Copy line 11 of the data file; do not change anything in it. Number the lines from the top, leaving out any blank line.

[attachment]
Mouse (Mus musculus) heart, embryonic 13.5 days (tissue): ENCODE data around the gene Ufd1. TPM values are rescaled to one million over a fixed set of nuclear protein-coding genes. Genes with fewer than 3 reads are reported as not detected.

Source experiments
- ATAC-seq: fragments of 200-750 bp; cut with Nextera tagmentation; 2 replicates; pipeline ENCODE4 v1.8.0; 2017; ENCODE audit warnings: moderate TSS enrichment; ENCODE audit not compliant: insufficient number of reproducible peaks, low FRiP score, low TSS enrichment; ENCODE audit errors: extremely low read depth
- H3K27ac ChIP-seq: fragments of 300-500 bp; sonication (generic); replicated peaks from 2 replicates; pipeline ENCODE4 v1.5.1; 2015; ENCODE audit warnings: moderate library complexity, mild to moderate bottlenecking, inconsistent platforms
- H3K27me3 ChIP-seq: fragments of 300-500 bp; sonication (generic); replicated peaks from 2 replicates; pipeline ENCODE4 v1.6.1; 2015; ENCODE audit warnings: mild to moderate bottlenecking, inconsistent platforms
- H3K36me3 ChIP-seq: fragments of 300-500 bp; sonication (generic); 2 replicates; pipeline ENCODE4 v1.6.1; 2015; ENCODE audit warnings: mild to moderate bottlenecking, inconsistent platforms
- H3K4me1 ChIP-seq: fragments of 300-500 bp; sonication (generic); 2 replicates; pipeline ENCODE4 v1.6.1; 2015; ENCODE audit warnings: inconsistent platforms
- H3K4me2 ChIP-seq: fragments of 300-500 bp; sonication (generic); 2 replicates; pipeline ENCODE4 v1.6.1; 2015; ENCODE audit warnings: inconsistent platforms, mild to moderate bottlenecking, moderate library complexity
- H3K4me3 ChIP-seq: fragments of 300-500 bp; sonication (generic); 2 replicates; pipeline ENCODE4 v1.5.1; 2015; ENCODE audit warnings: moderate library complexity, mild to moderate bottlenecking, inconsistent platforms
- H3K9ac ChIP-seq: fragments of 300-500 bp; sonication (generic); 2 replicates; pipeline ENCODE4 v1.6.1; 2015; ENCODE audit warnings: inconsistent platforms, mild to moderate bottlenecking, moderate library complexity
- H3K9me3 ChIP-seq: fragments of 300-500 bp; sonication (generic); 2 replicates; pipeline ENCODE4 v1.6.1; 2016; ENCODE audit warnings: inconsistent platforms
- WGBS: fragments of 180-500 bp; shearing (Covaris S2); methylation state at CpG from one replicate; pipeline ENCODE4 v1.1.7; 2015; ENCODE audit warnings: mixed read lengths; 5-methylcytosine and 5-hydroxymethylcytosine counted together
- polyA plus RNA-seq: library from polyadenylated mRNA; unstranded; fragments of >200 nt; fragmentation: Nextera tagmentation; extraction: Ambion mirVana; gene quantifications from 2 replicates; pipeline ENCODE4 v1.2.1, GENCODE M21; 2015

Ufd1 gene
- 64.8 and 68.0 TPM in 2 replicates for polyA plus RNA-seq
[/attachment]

- H3K9me3 ChIP-seq: fragments of 300-500 bp; sonication (generic); 2 replicates; pipeline ENCODE4 v1.6.1; 2016; ENCODE audit warnings: inconsistent platforms